Caryn Hartglass: And he had wonderful recommendations about sprouting you can find more about him. His sons are running the organization now at sproutman.com. But I did buy, he inspired me to buy one of these Fresh Life sprouters, and what I liked about it was it enabled me to make my favorite sprouts sunflower sprouts which I otherwise found hard to do, other people recommend making sunflower seeds sprouts in dirt beds, and I really didn’t want to go there.

Gary De Mattei: Right.

Caryn Hartglass: But I could do it just with water with this Fresh Life sprouters, it also enabled me to make broccoli sprouts which were also difficult to sprout otherwise. You want to make sure that you have seeds from a certified reputable source.

Gary De Mattei: Right, make sure that’s very important.

Caryn Hartglass: Yeah, and you might want to listen to my archived interviews with The Sprout Man, at responsibleeatiingandliving.com. And if you need help navigating them and you’re interested in sprouting let me know at info@realmeals.org. I’ll send you the links happy to do that. So I’m looking forward to

Gary De Mattei; That’s info@realmeals.org. Remember that.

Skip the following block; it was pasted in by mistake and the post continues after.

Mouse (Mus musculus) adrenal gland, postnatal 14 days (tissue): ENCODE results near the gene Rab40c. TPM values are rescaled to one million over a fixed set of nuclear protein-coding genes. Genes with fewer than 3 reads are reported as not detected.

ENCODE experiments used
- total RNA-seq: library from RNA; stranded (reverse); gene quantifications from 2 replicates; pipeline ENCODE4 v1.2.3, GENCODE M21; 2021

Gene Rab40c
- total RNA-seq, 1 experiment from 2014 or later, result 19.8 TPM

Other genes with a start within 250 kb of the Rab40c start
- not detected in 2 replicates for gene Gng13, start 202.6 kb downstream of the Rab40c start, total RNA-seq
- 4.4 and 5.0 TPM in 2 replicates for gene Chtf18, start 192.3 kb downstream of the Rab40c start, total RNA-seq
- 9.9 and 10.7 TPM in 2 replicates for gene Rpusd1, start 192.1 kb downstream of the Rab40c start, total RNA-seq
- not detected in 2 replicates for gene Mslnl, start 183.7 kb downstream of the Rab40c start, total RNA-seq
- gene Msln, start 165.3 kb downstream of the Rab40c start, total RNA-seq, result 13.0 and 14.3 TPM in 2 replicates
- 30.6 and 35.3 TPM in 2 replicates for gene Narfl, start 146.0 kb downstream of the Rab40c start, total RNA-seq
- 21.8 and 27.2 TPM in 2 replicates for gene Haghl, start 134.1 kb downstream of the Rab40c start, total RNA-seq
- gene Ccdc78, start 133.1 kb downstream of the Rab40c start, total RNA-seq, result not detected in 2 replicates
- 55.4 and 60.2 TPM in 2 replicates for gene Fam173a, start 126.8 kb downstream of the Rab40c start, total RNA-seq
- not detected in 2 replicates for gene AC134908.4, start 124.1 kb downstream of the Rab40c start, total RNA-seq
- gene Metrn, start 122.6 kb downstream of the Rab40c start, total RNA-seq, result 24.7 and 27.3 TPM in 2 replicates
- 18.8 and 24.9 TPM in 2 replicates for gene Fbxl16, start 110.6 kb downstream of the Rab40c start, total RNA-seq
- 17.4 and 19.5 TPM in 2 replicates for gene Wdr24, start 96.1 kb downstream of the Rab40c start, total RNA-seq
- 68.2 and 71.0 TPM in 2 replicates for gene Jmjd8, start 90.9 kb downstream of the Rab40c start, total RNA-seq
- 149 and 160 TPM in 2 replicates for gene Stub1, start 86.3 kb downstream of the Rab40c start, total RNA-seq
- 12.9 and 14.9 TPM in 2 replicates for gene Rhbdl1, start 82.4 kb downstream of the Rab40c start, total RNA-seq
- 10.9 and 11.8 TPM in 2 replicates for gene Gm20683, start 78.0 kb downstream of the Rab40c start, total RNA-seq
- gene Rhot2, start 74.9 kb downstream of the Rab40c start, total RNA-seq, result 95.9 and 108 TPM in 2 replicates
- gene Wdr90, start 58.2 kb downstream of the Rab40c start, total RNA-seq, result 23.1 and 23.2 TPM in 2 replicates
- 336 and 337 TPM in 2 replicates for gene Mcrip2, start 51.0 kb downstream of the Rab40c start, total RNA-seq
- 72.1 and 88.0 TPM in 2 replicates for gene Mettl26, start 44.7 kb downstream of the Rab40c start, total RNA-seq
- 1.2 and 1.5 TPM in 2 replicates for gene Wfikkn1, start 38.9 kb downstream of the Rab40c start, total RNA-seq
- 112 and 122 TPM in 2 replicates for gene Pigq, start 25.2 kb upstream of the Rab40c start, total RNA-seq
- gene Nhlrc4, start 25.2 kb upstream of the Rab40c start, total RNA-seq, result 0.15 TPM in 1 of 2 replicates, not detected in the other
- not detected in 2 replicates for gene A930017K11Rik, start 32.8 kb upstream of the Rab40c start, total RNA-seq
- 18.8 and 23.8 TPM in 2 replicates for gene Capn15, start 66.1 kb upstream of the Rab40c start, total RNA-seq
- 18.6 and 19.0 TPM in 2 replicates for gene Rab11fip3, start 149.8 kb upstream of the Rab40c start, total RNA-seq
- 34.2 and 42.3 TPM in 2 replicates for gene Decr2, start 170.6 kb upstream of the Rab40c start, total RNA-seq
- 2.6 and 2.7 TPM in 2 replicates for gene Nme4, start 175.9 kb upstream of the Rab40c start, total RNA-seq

Caryn Hartglass: Info@realmeals.org. I’m looking forward to harvesting my sunflower sprouts because they’re the best on salad.

Gary De Mattei: On salad, and what’s your favorite salad that has sunflower sprouts?

Caryn Hartglass: Donna’ s in Santa Cruz.

Gary De Mattei: Donna’s in Santa Cruz, California. They make the greatest salad then they top it with sunflower sprouts.

Caryn Hartglass: Sunflower sprouts. So some of the reasons why the sprouts like that are expensive is that they take a long time to grow. They’re not easy to grow, but you can grow them at home.

Gary De Mattei: All right so who’s in the news lately in the entertainment world? Well, Harrison Ford says he no longer eats meat and dairy. Harrison Ford has cut meat and dairy out of his diet. The star says he made the switch for his health and for climate change. Go Harrison Ford.

Caryn Hartglass: Yeah, I like that all those, those sci-fi movies either in real life or in the story, like Star Wars, everybody’s vegan in Star Wars. Not Star Wars, Star Trek.

Gary De Mattei: Star Trek right.

Caryn Hartglass: Anyway, but here we are in reality and I want to bring everybody back to reality, and say that it’s time to end the program.

Gary De Mattei: Wow, we talked a lot today on Fat Tuesday.

Caryn Hartglass: Yeah, we did. So have a great Fat Tuesday.

Gary De Mattei: Yeah, go out and have some fun tonight, and then go vegan tomorrow.

Caryn Hartglass: That’s right, everybody have a delicious week.

Transcribed by A. Ellis 1/2/2020